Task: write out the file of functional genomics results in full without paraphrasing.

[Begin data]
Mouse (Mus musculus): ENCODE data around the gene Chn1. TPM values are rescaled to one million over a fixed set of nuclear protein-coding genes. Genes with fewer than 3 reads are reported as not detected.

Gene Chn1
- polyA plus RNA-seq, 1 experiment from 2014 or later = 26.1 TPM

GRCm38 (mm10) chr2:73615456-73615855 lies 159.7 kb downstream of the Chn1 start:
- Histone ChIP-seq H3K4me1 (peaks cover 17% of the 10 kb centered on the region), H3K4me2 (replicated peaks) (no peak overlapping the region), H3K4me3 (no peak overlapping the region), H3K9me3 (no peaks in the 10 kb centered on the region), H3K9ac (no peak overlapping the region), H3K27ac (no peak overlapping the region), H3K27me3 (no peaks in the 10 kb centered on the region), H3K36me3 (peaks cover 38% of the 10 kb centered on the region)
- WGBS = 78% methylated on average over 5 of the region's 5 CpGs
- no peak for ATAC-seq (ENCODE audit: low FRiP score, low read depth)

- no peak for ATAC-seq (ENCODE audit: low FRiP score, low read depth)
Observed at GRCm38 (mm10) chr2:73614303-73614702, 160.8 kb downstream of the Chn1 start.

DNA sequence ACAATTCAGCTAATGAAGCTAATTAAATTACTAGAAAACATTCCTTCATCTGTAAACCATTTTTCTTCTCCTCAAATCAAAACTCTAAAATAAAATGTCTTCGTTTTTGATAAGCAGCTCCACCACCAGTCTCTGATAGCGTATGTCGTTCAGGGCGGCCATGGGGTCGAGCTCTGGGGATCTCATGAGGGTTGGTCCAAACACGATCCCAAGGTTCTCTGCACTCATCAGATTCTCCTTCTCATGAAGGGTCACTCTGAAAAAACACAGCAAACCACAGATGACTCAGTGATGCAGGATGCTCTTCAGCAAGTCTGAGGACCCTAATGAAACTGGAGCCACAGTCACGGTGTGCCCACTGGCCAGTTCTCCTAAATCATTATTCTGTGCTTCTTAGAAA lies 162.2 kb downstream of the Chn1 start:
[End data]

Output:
Mouse (Mus musculus): ENCODE data around the gene Chn1. TPM values are rescaled to one million over a fixed set of nuclear protein-coding genes. Genes with fewer than 3 reads are reported as not detected.

Gene Chn1
- polyA plus RNA-seq, 1 experiment from 2014 or later = 26.1 TPM

GRCm38 (mm10) chr2:73615456-73615855 lies 159.7 kb downstream of the Chn1 start:
- Histone ChIP-seq H3K4me1 (peaks cover 17% of the 10 kb centered on the region), H3K4me2 (replicated peaks) (no peak overlapping the region), H3K4me3 (no peak overlapping the region), H3K9me3 (no peaks in the 10 kb centered on the region), H3K9ac (no peak overlapping the region), H3K27ac (no peak overlapping the region), H3K27me3 (no peaks in the 10 kb centered on the region), H3K36me3 (peaks cover 38% of the 10 kb centered on the region)
- WGBS = 78% methylated on average over 5 of the region's 5 CpGs
- no peak for ATAC-seq (ENCODE audit: low FRiP score, low read depth)

- no peak for ATAC-seq (ENCODE audit: low FRiP score, low read depth)
Observed at GRCm38 (mm10) chr2:73614303-73614702, 160.8 kb downstream of the Chn1 start.

DNA sequence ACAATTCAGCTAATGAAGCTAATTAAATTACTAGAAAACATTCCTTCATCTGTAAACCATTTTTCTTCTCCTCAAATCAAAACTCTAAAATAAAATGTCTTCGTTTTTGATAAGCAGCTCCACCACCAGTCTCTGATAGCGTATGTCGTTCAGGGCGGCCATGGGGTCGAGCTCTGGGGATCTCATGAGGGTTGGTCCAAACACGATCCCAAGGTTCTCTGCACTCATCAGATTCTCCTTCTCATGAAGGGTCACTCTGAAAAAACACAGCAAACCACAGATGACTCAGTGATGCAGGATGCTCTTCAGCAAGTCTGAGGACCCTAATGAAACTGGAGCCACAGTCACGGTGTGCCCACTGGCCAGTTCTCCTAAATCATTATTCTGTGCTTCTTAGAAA lies 162.2 kb downstream of the Chn1 start: